This article originally appeared in Scottish Farmer on Friday 15th September 2017.

Sweeping changes were made to land registration in Scotland in December 2014.

There are two property registers in Scotland. The Sasine Register was established in 1617 and is a record of individual deeds. Its younger sibling, known as the Land Register, was introduced in 1979 and is an OS map based register of land ownership, designed to provide clear particulars of the property backed by a state guarantee.

A title used to make its way from the Sasine Register to the Land Register following a sale. Current Scottish Government policy is to accelerate the transfer of land to the Land Register, so that all land in Scotland is registered in the Land Register by 2024. To meet this ambitious target, the triggers for moving a title on to the Land Register have increased.

How do these changes affect the farming community?

Most owners of farms and other rural land whose titles are still on the Sasine Register will be faced with a transaction which involves compulsory registration at some point before 2024. One example is a lease for more than 20 years (such as with a wind turbine or a hydro scheme). Another example is a standard security which needs to be put in place (often at short notice) to obtain funding or to secure a contractual obligation (such as an option agreement).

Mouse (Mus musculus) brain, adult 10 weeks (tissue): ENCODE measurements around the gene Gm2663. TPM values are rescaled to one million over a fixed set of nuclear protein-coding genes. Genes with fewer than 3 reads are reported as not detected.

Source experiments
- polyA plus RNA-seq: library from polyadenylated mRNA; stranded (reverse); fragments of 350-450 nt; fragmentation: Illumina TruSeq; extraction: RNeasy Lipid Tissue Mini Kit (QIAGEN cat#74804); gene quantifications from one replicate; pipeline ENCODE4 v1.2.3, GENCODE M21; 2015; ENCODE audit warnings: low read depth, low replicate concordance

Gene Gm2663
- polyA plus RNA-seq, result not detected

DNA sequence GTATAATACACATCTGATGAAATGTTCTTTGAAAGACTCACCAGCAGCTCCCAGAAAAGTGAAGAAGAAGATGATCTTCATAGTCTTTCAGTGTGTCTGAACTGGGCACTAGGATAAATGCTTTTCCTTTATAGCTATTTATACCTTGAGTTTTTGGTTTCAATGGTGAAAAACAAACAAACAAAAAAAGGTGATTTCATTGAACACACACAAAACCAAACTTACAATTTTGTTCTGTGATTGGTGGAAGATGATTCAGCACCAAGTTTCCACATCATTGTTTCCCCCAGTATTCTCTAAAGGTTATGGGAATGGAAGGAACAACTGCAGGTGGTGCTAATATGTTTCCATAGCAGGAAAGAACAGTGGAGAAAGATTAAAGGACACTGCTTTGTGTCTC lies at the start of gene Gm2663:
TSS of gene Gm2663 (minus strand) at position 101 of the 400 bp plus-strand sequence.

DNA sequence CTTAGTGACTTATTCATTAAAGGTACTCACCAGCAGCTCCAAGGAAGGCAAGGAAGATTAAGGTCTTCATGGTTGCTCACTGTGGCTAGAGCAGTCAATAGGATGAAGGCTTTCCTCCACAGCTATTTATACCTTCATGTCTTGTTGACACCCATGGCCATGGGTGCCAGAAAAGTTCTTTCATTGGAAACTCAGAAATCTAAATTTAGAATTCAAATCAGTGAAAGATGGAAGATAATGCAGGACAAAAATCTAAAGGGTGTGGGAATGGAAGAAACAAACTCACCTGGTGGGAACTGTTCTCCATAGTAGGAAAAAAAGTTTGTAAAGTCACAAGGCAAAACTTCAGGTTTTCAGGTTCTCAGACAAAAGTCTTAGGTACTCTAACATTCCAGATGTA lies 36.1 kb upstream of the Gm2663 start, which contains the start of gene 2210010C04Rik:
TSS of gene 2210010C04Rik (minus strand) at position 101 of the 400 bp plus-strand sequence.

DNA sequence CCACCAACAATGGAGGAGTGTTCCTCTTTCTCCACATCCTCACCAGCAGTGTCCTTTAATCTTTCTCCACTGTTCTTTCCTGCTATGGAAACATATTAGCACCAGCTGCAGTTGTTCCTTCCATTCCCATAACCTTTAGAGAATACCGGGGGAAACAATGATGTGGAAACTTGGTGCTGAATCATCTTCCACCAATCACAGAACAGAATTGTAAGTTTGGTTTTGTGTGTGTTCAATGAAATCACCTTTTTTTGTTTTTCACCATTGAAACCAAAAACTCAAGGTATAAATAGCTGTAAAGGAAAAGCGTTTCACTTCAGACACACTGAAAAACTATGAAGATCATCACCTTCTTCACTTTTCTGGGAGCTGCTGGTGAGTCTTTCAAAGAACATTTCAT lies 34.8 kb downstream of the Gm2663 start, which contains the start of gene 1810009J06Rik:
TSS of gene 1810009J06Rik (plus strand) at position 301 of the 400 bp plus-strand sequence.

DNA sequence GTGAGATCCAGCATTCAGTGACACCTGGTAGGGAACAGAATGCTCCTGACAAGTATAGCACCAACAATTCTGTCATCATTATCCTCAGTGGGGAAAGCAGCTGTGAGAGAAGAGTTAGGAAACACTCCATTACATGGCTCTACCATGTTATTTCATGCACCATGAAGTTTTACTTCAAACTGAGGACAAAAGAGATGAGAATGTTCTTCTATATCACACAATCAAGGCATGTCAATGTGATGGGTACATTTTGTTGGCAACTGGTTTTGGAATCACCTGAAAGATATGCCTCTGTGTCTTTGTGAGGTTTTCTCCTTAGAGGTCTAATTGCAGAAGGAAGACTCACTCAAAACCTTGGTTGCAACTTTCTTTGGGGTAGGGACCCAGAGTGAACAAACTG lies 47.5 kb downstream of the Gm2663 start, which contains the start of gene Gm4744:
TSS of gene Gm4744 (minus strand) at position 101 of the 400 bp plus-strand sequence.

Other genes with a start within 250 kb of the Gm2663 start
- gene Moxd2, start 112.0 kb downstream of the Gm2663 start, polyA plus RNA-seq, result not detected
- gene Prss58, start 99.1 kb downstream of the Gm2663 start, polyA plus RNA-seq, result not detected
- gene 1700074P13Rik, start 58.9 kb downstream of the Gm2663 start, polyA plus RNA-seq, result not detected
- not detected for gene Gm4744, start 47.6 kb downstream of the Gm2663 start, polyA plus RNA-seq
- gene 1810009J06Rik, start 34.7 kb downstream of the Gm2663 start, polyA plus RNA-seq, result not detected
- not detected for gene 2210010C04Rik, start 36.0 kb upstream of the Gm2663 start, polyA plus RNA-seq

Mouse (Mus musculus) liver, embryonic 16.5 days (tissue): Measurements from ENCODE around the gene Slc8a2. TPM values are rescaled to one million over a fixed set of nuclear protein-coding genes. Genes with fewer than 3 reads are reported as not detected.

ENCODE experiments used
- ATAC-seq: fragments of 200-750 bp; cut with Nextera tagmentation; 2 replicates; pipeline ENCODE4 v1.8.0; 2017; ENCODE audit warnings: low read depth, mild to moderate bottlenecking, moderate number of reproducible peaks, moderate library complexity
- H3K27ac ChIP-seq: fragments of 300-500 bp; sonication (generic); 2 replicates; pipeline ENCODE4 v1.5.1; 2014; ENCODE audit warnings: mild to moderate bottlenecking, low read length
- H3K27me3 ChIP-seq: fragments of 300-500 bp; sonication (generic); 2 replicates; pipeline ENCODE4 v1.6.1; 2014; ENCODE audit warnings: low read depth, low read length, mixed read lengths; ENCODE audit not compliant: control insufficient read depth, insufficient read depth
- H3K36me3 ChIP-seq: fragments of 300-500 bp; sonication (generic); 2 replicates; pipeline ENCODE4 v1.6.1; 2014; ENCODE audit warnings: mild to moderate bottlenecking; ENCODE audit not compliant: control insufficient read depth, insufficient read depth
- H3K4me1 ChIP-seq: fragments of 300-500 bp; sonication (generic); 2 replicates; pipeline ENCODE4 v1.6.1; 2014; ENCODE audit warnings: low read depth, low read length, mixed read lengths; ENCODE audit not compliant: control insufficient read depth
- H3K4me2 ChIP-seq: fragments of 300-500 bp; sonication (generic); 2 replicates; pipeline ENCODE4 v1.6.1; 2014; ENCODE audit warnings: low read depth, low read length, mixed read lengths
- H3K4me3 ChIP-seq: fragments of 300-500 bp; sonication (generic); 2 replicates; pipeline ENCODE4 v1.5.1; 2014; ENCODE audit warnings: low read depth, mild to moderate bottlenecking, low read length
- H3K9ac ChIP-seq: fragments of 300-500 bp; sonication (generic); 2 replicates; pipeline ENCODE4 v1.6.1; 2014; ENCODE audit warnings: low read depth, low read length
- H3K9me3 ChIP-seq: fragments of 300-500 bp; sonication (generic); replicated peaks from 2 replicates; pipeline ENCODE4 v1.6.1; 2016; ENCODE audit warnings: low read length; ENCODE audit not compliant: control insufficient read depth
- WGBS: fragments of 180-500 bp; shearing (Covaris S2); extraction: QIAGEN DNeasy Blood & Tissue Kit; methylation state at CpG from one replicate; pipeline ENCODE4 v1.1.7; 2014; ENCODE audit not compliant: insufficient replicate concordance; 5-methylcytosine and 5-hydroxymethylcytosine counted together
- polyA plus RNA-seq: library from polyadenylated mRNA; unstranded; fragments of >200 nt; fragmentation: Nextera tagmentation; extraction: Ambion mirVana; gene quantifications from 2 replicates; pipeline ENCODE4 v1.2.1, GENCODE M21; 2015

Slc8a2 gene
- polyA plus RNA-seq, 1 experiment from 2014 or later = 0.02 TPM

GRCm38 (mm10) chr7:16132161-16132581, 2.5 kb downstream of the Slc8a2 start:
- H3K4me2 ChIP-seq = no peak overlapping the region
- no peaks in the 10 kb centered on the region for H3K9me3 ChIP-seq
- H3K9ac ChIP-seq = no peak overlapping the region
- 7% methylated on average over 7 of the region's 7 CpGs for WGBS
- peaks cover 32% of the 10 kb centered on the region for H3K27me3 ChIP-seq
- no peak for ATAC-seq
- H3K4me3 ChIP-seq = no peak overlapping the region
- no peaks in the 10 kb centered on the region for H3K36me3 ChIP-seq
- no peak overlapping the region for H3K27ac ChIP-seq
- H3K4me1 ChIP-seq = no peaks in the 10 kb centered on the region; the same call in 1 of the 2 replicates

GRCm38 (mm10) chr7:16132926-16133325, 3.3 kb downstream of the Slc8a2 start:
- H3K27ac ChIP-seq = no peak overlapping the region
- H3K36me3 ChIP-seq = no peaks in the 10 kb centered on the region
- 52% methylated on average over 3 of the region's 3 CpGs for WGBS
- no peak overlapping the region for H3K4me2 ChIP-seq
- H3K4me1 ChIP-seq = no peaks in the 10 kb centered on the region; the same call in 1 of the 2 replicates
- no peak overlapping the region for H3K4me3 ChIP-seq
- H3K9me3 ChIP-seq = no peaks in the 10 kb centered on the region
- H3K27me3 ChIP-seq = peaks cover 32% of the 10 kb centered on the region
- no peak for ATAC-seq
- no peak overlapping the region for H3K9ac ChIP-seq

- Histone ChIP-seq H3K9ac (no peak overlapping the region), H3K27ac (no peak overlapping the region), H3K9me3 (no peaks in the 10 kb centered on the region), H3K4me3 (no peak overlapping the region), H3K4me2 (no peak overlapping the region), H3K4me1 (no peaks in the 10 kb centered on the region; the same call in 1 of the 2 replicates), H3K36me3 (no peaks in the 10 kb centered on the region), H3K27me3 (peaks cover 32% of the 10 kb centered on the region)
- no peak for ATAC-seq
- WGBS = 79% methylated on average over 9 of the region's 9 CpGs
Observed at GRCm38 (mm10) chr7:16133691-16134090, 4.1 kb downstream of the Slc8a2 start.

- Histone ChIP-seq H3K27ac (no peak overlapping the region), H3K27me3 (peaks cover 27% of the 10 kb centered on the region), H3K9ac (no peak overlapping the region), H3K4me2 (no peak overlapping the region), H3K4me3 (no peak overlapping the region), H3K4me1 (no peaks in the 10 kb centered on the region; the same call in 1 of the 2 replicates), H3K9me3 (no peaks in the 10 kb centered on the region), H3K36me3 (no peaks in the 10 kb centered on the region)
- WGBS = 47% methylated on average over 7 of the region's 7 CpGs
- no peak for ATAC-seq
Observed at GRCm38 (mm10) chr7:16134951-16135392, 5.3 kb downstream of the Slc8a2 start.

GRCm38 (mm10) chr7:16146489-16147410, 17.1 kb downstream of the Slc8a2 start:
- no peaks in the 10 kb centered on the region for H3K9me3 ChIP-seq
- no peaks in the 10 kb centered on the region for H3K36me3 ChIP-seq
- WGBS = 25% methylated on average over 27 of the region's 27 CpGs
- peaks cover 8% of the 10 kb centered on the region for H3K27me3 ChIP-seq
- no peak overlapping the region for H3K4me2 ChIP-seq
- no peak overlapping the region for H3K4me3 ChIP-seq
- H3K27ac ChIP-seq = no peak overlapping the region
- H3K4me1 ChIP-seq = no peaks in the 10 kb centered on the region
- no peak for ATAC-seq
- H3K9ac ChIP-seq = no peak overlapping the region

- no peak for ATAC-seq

In either case, the registration would only be of the part of the title let by the lease or subject to the standard security. In the case of a lease, while the landowner would usually be given the opportunity to review the land registration application the tenant is ultimately in control of the content and timing of the application.

A farm owner with a Sasine Register title does not have to wait for any such transaction to take place and can now apply to have their title moved on to the Land Register at any time. This is known as “Voluntary Registration”.

Should I consider Voluntary Registration and how can Turcan Connell help?

In most cases, it would be preferable to make an application for Voluntary Registration now, as this would mean that the farm owner can register their title at a time and pace which suits them, and when they can input their knowledge of the property into the process. This should avoid having to deal with registration when under pressure from a transaction, and result in a registered title which is more accurate and easier to deal with, benefitting both property management and future transactions.

Building on their experience of dealing with farm titles, Turcan Connell has set up a Land Registration Unit to deal with Voluntary Registration applications. We can advise on whether Voluntary Registration is appropriate for your property and the process, timing and likely cost involved. Please contact Turcan Connell at LRU@turcanconnell.com for further information.